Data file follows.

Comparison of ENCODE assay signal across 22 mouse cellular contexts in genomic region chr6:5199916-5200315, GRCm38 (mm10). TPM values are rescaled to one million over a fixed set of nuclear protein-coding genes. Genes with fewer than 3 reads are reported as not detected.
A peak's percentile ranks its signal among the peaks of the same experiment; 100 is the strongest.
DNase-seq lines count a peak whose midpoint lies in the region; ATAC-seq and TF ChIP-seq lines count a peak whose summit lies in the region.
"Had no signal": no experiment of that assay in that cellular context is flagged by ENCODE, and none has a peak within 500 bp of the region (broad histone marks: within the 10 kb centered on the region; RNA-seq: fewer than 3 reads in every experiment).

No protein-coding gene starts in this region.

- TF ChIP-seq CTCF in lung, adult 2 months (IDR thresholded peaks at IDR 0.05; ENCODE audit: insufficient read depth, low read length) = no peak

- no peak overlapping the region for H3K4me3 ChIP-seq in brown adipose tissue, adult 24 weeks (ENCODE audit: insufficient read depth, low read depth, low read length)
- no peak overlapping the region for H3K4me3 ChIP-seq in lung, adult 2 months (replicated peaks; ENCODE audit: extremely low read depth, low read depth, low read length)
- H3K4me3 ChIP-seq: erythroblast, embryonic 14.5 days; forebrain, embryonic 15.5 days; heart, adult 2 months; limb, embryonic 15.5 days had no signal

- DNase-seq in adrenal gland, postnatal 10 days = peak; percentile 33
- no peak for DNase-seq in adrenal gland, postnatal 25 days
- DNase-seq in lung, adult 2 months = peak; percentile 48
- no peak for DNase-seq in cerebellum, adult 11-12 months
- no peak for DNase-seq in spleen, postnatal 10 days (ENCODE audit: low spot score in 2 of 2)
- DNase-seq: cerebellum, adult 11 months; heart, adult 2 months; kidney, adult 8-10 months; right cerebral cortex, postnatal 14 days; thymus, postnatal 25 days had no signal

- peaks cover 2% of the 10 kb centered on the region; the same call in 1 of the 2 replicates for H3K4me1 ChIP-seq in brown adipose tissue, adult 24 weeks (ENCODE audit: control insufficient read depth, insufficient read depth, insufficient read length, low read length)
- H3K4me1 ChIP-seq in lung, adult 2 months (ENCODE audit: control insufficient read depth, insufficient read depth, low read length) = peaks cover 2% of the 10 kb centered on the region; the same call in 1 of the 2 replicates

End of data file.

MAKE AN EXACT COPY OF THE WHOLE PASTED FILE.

Comparison of ENCODE assay signal across 22 mouse cellular contexts in genomic region chr6:5199916-5200315, GRCm38 (mm10). TPM values are rescaled to one million over a fixed set of nuclear protein-coding genes. Genes with fewer than 3 reads are reported as not detected.
A peak's percentile ranks its signal among the peaks of the same experiment; 100 is the strongest.
DNase-seq lines count a peak whose midpoint lies in the region; ATAC-seq and TF ChIP-seq lines count a peak whose summit lies in the region.
"Had no signal": no experiment of that assay in that cellular context is flagged by ENCODE, and none has a peak within 500 bp of the region (broad histone marks: within the 10 kb centered on the region; RNA-seq: fewer than 3 reads in every experiment).

No protein-coding gene starts in this region.

- TF ChIP-seq CTCF in lung, adult 2 months (IDR thresholded peaks at IDR 0.05; ENCODE audit: insufficient read depth, low read length) = no peak

- no peak overlapping the region for H3K4me3 ChIP-seq in brown adipose tissue, adult 24 weeks (ENCODE audit: insufficient read depth, low read depth, low read length)
- no peak overlapping the region for H3K4me3 ChIP-seq in lung, adult 2 months (replicated peaks; ENCODE audit: extremely low read depth, low read depth, low read length)
- H3K4me3 ChIP-seq: erythroblast, embryonic 14.5 days; forebrain, embryonic 15.5 days; heart, adult 2 months; limb, embryonic 15.5 days had no signal

- DNase-seq in adrenal gland, postnatal 10 days = peak; percentile 33
- no peak for DNase-seq in adrenal gland, postnatal 25 days
- DNase-seq in lung, adult 2 months = peak; percentile 48
- no peak for DNase-seq in cerebellum, adult 11-12 months
- no peak for DNase-seq in spleen, postnatal 10 days (ENCODE audit: low spot score in 2 of 2)
- DNase-seq: cerebellum, adult 11 months; heart, adult 2 months; kidney, adult 8-10 months; right cerebral cortex, postnatal 14 days; thymus, postnatal 25 days had no signal

- peaks cover 2% of the 10 kb centered on the region; the same call in 1 of the 2 replicates for H3K4me1 ChIP-seq in brown adipose tissue, adult 24 weeks (ENCODE audit: control insufficient read depth, insufficient read depth, insufficient read length, low read length)
- H3K4me1 ChIP-seq in lung, adult 2 months (ENCODE audit: control insufficient read depth, insufficient read depth, low read length) = peaks cover 2% of the 10 kb centered on the region; the same call in 1 of the 2 replicates